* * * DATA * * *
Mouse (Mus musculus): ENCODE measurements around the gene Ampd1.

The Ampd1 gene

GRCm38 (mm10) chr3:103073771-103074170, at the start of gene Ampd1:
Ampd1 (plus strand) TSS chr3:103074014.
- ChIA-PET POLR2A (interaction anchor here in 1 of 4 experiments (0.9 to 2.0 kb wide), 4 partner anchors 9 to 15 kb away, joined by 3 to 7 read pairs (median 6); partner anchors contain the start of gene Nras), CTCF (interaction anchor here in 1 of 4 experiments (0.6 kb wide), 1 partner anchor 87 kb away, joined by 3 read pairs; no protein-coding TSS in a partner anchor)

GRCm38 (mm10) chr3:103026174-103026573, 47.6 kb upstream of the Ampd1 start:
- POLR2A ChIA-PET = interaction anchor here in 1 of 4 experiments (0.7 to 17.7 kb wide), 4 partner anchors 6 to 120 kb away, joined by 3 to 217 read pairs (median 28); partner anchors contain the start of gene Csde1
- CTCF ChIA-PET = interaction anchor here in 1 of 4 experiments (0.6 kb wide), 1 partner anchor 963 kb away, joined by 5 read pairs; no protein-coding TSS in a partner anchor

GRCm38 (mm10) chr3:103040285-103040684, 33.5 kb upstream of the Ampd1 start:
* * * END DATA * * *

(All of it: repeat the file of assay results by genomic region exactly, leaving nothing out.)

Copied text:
Mouse (Mus musculus): ENCODE measurements around the gene Ampd1.

The Ampd1 gene

GRCm38 (mm10) chr3:103073771-103074170, at the start of gene Ampd1:
Ampd1 (plus strand) TSS chr3:103074014.
- ChIA-PET POLR2A (interaction anchor here in 1 of 4 experiments (0.9 to 2.0 kb wide), 4 partner anchors 9 to 15 kb away, joined by 3 to 7 read pairs (median 6); partner anchors contain the start of gene Nras), CTCF (interaction anchor here in 1 of 4 experiments (0.6 kb wide), 1 partner anchor 87 kb away, joined by 3 read pairs; no protein-coding TSS in a partner anchor)

GRCm38 (mm10) chr3:103026174-103026573, 47.6 kb upstream of the Ampd1 start:
- POLR2A ChIA-PET = interaction anchor here in 1 of 4 experiments (0.7 to 17.7 kb wide), 4 partner anchors 6 to 120 kb away, joined by 3 to 217 read pairs (median 28); partner anchors contain the start of gene Csde1
- CTCF ChIA-PET = interaction anchor here in 1 of 4 experiments (0.6 kb wide), 1 partner anchor 963 kb away, joined by 5 read pairs; no protein-coding TSS in a partner anchor

GRCm38 (mm10) chr3:103040285-103040684, 33.5 kb upstream of the Ampd1 start: